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    I am a voracious reader and I read whatever books come my way and in my childhood I had no choice of books and I read anyone I came across and now I am amazed to see all my previous readings, sources of knowledge influencing what I write and I remember more what I had read in my earlier days than what I have read in the ensuing days.

    Today I have been reading a variety of books and they range widely and though some of them are not interesting and I read for the sale of reading thinking their ranking among the best. I have been reading Ulysses one of the most un-fascinating books and yet I like this since this is one of the few most appraised and acclaimed books stylistically speaking.
     
  15. Tesoro
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    Tesoro Contributing Member Contributor

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    I'm pretty sure i wrote an answer to this post yesterday but somehow- it's not here!
    All I wanted to say was that is was a good point, and that there is probably something to learn, even if not about writing, from most of the things we read, or at least it makes us look differently at things we didn't give much though before, so in that case...
     
  16. ADT
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    ADT New Member

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    I read a ton of literary fiction even though I'm a poet. The authors I'm generally interested in use language so well, though, that I study and enjoy them as though they were poets.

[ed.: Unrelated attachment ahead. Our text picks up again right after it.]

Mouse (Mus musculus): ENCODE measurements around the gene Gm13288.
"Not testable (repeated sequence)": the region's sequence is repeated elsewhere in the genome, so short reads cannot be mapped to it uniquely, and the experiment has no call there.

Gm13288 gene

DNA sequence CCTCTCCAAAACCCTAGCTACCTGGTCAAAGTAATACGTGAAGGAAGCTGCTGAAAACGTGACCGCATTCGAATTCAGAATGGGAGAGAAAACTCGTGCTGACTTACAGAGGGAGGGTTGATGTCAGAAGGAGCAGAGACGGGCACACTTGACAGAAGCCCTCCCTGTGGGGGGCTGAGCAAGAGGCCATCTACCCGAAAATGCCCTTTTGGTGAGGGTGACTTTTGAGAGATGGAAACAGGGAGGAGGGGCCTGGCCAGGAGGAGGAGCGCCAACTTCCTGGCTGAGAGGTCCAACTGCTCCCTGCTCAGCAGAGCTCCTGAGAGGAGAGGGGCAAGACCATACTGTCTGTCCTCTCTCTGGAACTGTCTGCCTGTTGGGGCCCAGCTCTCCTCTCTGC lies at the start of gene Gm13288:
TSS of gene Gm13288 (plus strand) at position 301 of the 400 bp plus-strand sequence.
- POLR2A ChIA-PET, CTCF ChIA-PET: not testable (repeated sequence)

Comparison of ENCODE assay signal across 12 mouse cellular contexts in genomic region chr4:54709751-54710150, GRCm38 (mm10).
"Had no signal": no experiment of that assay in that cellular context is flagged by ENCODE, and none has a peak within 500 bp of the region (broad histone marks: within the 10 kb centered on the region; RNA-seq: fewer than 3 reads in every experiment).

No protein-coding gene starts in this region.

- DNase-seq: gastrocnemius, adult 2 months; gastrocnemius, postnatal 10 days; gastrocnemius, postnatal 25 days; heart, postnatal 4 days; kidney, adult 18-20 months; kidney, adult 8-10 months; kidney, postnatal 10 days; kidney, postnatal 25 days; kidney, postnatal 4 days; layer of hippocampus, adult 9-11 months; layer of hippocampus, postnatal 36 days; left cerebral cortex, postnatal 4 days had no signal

Also, if I'm embarking on a predefined project or collection, I'll generally do some relevant non-fiction research. That's par for fiction projects, but I think its also helpful in poetry as well.
     
  17. Ettina
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    Ettina Active Member

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    Shakespeare had plenty of plays that weren't tragedies. Try Midsummer Night's Dream, A Comedy of Errors, Merchant of Venice, The Tempest, etc. All of those have happy endings.
     
  18. AmyHolt
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    AmyHolt Contributing Member

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    True but his literature teacher seems to love tragedies so those are the ones they covered. They went on the cover Homer and Edger Allen Poe. Inspiring class, I'm sure.
     
  19. AmyS
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    AmyS Member

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    I read fiction, but I write non-fiction. Go figure. :)